Federal FMLA Rights

Eligible employees may take up to 12 weeks of leave in order to bond with a new child, deal with a serious health condition, or prepare for a family member’s military service. Additional leave is available for employees needing more time to care for a family member who was seriously injured while on military duty.

Who is Eligible For Family Medical Leave?

In California, employers with at least 50 employees must comply with the FMLA. Employees are eligible for protected leave if:

  • They have worked for the company for one year or more
  • They worked 1,250 hours or more in the previous year, and
  • They work at a location with a minimum of 50 employees within a 75-mile radius

The FMLA’s Military Provisions For Employees

Military provisions were created to expand on previous FMLA coverage. There are two, newer types of coverage designed to support military families. The first allows eligible employees to take up to 12 weeks of job-protected time off when a family member is deployed. The second is specifically for military caregivers; they can take up to 26 weeks of time off to care for a sick or injured service member. However, employees cannot take more time off. Time off is allotted regarding the event that has affected the servicemember. In a 12-month period, employees can take off 26 weeks to deal with whatever injury or illness is at hand. If they are an active service member an employee can take another 26 weeks off in a different 12-month period to deal with those same ailments. Read on for more information about FMLA’s military provisions.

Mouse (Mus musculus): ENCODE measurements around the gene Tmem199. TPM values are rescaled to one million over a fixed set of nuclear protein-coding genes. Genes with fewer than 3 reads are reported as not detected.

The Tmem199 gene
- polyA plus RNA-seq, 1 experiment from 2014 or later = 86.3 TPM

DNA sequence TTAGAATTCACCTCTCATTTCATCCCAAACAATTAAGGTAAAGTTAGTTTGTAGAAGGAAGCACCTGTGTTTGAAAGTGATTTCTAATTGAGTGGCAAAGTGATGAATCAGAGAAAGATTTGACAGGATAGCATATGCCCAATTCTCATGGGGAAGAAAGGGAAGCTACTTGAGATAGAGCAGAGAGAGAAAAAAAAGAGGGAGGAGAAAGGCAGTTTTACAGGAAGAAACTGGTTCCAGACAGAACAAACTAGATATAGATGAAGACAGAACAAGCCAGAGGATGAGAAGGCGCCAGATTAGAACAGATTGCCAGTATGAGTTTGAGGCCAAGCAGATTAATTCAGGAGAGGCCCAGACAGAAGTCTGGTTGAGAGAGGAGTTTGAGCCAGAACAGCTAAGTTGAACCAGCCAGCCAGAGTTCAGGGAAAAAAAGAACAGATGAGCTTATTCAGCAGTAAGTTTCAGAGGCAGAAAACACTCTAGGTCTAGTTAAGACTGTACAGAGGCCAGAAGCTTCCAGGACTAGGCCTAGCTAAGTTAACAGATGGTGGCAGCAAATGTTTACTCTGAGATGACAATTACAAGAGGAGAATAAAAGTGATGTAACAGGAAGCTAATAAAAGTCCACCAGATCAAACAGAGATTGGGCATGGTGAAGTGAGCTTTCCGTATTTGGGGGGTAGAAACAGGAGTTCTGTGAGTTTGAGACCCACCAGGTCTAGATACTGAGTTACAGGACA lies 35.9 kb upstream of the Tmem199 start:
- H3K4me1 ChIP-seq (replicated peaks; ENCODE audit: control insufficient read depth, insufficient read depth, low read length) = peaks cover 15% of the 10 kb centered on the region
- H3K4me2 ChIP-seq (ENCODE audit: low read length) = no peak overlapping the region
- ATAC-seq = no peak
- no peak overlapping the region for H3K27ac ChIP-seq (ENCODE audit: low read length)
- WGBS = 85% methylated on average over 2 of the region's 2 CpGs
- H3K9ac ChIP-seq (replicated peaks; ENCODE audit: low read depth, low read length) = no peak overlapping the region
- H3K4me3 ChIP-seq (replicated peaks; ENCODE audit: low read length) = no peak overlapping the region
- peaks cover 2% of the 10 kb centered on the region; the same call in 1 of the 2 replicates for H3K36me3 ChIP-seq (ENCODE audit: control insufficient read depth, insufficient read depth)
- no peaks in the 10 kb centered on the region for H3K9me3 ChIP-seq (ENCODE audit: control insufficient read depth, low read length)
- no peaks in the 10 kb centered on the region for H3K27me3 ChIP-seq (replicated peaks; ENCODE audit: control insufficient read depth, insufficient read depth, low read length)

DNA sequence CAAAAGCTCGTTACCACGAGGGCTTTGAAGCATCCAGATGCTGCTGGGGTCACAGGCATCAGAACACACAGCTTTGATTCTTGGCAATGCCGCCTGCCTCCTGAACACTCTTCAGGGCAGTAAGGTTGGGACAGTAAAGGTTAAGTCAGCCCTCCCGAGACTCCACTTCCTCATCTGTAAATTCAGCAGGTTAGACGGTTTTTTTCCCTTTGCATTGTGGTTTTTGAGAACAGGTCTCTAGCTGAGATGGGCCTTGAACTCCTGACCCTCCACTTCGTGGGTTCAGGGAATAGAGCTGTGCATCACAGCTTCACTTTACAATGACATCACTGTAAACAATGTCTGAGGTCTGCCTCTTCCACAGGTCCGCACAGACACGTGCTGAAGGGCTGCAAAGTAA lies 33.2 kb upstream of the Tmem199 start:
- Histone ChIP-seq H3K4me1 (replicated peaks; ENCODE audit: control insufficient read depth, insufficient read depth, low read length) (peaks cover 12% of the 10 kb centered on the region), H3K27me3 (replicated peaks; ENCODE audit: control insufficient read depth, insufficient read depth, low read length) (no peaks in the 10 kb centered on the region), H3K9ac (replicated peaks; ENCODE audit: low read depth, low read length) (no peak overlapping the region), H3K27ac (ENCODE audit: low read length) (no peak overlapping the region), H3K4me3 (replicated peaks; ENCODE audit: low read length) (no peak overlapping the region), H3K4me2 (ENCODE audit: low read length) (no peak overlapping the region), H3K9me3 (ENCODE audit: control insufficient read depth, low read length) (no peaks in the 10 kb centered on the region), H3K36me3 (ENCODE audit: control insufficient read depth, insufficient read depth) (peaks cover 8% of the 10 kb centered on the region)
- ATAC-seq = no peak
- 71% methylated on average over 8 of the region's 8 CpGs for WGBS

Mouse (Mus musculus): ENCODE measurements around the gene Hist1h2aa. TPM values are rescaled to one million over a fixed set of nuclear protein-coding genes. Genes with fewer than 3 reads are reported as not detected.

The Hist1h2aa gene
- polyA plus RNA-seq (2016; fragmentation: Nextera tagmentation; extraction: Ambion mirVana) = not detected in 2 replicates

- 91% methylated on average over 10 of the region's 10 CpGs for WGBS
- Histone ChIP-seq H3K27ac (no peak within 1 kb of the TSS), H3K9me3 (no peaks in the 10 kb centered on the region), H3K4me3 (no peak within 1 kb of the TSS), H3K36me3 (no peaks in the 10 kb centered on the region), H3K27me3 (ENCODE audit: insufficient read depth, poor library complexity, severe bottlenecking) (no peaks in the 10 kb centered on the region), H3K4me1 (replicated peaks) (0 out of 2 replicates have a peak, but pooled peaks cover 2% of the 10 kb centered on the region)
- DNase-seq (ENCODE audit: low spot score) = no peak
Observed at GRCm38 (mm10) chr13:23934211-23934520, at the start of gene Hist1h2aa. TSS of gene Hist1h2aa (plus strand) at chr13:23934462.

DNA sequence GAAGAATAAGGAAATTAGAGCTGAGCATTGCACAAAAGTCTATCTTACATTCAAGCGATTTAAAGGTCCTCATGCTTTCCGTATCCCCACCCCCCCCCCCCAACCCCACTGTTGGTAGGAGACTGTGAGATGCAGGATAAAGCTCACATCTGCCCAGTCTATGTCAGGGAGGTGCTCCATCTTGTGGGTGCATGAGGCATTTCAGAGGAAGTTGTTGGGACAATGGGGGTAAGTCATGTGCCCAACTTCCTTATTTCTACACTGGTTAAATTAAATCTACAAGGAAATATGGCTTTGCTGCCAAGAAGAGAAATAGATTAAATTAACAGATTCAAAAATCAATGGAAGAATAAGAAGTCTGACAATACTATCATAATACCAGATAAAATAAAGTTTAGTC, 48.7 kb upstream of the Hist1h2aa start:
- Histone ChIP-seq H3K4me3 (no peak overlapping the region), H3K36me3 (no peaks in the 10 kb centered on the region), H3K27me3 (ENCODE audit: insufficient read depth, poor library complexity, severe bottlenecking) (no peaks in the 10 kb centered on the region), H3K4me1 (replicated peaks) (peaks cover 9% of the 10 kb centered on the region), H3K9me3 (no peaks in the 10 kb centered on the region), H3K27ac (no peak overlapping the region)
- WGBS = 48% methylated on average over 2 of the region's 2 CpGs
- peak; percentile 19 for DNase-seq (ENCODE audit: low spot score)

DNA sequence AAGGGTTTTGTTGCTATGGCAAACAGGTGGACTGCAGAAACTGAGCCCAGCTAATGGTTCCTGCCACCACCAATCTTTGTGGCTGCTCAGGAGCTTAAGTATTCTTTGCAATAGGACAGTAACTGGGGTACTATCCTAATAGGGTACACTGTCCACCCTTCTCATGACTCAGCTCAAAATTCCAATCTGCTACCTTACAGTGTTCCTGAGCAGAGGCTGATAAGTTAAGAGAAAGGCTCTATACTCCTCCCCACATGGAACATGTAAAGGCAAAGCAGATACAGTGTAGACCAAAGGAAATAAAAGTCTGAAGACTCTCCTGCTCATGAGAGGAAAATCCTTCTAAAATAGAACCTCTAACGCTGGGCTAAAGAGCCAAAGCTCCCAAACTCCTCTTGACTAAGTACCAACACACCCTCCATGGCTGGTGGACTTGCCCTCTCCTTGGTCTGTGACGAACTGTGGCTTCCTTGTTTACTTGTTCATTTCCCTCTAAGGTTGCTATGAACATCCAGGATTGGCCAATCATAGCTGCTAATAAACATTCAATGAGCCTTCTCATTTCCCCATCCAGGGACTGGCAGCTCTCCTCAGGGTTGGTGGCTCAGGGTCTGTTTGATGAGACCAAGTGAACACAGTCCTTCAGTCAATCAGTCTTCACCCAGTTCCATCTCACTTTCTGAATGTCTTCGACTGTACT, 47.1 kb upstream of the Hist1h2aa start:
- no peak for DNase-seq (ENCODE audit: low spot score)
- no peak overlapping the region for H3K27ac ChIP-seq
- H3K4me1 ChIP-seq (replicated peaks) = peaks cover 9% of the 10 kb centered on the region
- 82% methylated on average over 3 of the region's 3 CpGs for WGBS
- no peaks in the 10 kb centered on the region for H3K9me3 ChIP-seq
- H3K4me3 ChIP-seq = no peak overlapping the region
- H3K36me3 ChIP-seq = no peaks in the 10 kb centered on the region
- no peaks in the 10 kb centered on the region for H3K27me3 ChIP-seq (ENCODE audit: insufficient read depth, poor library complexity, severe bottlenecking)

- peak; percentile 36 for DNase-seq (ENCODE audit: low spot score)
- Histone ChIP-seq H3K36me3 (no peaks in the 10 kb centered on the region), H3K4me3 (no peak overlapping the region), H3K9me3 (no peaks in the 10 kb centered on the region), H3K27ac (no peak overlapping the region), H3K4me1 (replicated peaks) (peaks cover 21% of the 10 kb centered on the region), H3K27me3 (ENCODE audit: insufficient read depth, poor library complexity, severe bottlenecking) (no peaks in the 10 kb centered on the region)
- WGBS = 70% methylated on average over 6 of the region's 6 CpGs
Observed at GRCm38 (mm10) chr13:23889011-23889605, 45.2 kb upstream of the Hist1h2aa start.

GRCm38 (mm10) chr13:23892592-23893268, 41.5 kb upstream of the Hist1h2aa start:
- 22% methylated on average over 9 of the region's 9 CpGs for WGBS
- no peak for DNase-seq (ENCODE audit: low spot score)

California State Laws

In addition to the FMLA, California has a handful of medical leave laws of its own. These include the California Family Rights Act, which has laws regarding military family leave, pregnancy disability leave, domestic violence leave, and small necessities.

Suing Your Employer For Denying Medical Leave

Your employer can deny FMLA if the company has less than 50 employees, if you have been employed for less than a year or have worked less than the required hours in prior months. For companies that qualify, you are entitled to 12 weeks of job-protected leave. If your employer denies giving you time off, outside of the mandatory criteria, it is an FMLA violation. The most frequent issues clients face are:

  • The employer refused to let their employee take time off to help a sick family member or to deal with their serious chronic illness themselves
  • The employer fired or disciplined the employee for requesting medical leave
  • The employer forced an employee to come back to work before their requested leave was through
  • The employee returned from their time off to find they had been removed from their former position

More information regarding how to sue your employer for denying leave can be found, here.

Know Your Rights

If you are an employee in California, it is important to understand your rights as an individual. If you believe you have been improperly treated, contact an employment attorney in Los Angeles to learn more about your rights regarding family medical leave.

Mann & Elias

At Mann & Elias, we have more than 40 years of combined experience in employment law. We represent clients at every level of the state and federal court systems and practice in the counties of Los Angeles, Riverside, Orange, Ventura, San Diego, and San Bernardino. Contact us today for a free case review and initial consultation.